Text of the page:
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Byron Allen is the “Allen” in Allen Media Group.
He is the founder, he is the CEO, he is the chairman, he is the face of the company (as a comic and TV host he is comfortable in front of a crowd or on-air), and he is its chief dealmaker.
On Wednesday, at Avra restaurant in midtown Manhattan, he delivered an anecdote to the assembled crowd of media buyers, reporters and AMG employees, that exemplifies his approach to doing business.
Allen recalled receiving a text message out of the blue on the Friday before President’s Day Weekend.
“And the text said, ‘I’m no longer in business with WarnerMedia. Have your people call my people, Judge Mathis,” Allen recalled. “I called him up and I said Greg, I am my people.”
“They are about to tell the world that they canceled the show, all they did was a courtesy call to you to say that they’re about to cancel the show,” Allen continued. “So here’s what’s going to happen. You and I are going to do a deal immediately. So when they tell the world they’re canceling the show, we’re telling the world you’re staying on the air and we’re keeping your time period that you’ve built for nearly a quarter of a century.”
Sure enough, just days after the news leaked that Warner Bros. Discovery was canceling Judge Mathis and The People’s Court, Allen announced that Mathis wasn’t going anywhere. He would have a new show distributed by AMG. A few weeks later People’s Court judge Marilyn Milian joined the company to host her own show as well.
“WarnerMedia is the gift that keeps on giving,” Allen joked to the crowd, noting that his company now dominates the daytime syndicated legal show space.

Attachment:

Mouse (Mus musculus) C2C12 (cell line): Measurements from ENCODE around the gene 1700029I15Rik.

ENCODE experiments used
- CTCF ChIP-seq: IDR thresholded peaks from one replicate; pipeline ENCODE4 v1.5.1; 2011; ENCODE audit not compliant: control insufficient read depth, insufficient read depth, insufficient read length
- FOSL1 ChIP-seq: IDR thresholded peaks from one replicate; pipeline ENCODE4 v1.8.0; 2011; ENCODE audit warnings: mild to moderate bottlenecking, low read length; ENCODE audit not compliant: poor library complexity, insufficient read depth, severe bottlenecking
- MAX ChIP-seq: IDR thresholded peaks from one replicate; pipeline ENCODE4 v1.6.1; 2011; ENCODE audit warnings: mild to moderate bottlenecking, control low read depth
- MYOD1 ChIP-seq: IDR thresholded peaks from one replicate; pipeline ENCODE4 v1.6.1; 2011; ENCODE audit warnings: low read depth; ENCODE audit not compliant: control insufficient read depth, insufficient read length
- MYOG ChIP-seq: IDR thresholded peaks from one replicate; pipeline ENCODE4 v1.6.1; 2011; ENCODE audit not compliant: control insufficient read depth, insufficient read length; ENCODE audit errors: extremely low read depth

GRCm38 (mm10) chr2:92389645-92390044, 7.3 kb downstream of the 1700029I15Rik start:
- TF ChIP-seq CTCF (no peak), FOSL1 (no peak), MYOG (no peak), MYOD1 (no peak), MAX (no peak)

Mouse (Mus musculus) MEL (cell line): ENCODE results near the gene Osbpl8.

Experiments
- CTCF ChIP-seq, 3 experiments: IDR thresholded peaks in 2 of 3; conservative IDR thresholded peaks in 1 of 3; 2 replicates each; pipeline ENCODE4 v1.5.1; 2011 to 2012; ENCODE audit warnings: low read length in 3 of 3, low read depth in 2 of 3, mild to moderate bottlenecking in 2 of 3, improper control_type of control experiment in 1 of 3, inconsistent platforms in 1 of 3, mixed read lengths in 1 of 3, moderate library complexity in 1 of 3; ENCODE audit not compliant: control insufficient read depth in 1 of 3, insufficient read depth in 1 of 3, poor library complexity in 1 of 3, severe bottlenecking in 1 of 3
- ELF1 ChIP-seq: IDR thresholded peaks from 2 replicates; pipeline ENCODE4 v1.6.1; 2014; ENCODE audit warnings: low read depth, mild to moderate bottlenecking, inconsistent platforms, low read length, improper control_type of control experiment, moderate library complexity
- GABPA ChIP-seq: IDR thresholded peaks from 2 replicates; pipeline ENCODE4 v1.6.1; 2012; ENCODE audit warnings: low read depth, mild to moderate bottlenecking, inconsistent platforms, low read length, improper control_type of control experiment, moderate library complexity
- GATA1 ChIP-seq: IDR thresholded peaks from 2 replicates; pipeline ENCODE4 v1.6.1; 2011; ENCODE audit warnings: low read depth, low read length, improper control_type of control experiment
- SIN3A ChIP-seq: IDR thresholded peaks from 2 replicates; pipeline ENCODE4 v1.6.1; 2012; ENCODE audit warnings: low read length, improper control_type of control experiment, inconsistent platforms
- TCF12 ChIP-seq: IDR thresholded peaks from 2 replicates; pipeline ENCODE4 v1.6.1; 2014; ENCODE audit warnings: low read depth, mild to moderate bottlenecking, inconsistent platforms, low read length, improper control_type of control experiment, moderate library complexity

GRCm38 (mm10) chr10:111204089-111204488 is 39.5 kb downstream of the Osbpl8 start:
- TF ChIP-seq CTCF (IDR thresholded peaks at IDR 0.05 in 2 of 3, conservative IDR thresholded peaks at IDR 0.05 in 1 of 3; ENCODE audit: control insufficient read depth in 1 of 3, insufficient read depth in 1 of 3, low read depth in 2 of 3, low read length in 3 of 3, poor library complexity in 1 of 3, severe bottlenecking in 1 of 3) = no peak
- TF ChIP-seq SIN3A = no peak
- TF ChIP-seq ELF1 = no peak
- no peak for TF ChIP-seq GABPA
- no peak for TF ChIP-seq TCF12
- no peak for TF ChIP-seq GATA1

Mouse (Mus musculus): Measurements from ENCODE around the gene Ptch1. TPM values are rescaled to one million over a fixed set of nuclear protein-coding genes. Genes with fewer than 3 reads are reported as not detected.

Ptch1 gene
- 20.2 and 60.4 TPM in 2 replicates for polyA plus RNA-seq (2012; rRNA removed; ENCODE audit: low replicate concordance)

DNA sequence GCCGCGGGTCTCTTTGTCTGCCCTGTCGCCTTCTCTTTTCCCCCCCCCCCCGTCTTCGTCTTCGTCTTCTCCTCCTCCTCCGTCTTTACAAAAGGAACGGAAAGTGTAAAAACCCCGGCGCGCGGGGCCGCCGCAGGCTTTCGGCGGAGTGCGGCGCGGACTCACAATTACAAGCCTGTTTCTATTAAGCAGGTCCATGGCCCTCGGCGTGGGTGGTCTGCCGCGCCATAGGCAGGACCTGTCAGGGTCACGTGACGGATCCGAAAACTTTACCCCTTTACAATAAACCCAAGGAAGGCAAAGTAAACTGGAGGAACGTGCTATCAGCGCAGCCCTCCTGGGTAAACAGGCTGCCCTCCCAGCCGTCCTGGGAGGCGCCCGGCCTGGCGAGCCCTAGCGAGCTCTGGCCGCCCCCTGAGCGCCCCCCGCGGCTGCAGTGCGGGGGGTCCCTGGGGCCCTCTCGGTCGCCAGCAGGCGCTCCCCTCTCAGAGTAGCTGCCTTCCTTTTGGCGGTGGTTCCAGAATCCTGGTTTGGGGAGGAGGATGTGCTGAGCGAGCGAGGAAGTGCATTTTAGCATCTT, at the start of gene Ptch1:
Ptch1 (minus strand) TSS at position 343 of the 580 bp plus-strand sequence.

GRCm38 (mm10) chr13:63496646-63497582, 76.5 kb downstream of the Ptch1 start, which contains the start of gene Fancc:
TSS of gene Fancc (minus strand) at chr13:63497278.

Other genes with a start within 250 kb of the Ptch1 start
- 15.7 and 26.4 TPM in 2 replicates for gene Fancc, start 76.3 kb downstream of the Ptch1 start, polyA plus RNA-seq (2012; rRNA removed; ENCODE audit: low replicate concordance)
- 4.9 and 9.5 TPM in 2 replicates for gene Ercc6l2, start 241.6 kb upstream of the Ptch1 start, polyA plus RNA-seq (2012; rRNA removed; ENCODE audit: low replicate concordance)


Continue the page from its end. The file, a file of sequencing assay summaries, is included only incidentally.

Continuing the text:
Allen built AMG out of a syndicated TV business, so it’s an area he knows well. But in recent years, it has expanded from being a producer and distributor of programming to an owner of platforms as well. AMG acquired The Weather Channel in 2018, and began acquiring local TV stations in 2019. Most recently Allen threw his hat in the ring as a potential buyer of Paramount’s BET.
And on Wednesday he gave no indication of slowing down.
“We plan to buy more [local TV stations], we really like that. We’re going to buy more cable networks,” Allen said. “We’re very acquisitive. We’re going to buy whatever we can that makes sense. I will say we are truly aggressive when it comes to acquisitions. If it’s for sale — if it’s a lemonade stand — we want to buy it. It has to have a video monitor, it just can’t be lemonade, it has to have a video monitor so we can program that.”
Allen also had one bit of news to share during the upfront presentation. In between panels of Weather Channel talent and his new lineup of TV judges, Allen revealed that AMG would be joining the search for another TV currency, and that it had cut a deal with the measurement firm VideoAmp to sell during the 2023-2024 upfront, starting with The Weather Channel.
“Nielsen does a horrible job,” Allen said of the measurement firm that has long dominated the sector. “It’s out of control and it doesn’t work.”
And while other upfronts seek to persuade buyers with concerts and whiz-bang live stage productions, Allen delivered a more personal touch, ending the program by asking the crowd to buy into his vision.
“We have a lot of work to do. There are a lot of folks out there that have made promises and we’re going to help them live up to those promises,” Allen said. “Now’s the time to not just promise, it’s actually time to do it, increase those allocations. That’s important. Lean in on the sponsorships. That’s important. Increase the investment.”
“We can’t deposit excuses,” Allen concluded. “There’s no bank in the world where you can deposit excuses, pledges and promises.”
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